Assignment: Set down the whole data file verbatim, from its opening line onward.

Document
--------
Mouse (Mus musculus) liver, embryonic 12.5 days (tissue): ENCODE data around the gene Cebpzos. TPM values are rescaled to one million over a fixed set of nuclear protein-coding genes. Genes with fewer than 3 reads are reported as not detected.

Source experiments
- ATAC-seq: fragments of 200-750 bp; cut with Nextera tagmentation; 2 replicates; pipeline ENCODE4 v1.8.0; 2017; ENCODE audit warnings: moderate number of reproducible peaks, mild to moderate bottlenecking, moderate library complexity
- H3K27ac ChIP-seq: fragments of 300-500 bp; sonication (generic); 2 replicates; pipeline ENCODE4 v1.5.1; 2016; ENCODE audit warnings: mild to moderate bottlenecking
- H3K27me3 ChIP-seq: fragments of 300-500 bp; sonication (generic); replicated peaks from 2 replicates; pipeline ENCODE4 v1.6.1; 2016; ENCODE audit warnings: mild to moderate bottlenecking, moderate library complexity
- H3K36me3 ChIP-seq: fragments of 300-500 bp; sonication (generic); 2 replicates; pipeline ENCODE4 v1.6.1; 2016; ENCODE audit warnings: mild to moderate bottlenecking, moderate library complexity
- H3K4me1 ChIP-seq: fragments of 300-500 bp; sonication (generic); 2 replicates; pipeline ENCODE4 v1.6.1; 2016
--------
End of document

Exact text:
Mouse (Mus musculus) liver, embryonic 12.5 days (tissue): ENCODE data around the gene Cebpzos. TPM values are rescaled to one million over a fixed set of nuclear protein-coding genes. Genes with fewer than 3 reads are reported as not detected.

Source experiments
- ATAC-seq: fragments of 200-750 bp; cut with Nextera tagmentation; 2 replicates; pipeline ENCODE4 v1.8.0; 2017; ENCODE audit warnings: moderate number of reproducible peaks, mild to moderate bottlenecking, moderate library complexity
- H3K27ac ChIP-seq: fragments of 300-500 bp; sonication (generic); 2 replicates; pipeline ENCODE4 v1.5.1; 2016; ENCODE audit warnings: mild to moderate bottlenecking
- H3K27me3 ChIP-seq: fragments of 300-500 bp; sonication (generic); replicated peaks from 2 replicates; pipeline ENCODE4 v1.6.1; 2016; ENCODE audit warnings: mild to moderate bottlenecking, moderate library complexity
- H3K36me3 ChIP-seq: fragments of 300-500 bp; sonication (generic); 2 replicates; pipeline ENCODE4 v1.6.1; 2016; ENCODE audit warnings: mild to moderate bottlenecking, moderate library complexity
- H3K4me1 ChIP-seq: fragments of 300-500 bp; sonication (generic); 2 replicates; pipeline ENCODE4 v1.6.1; 2016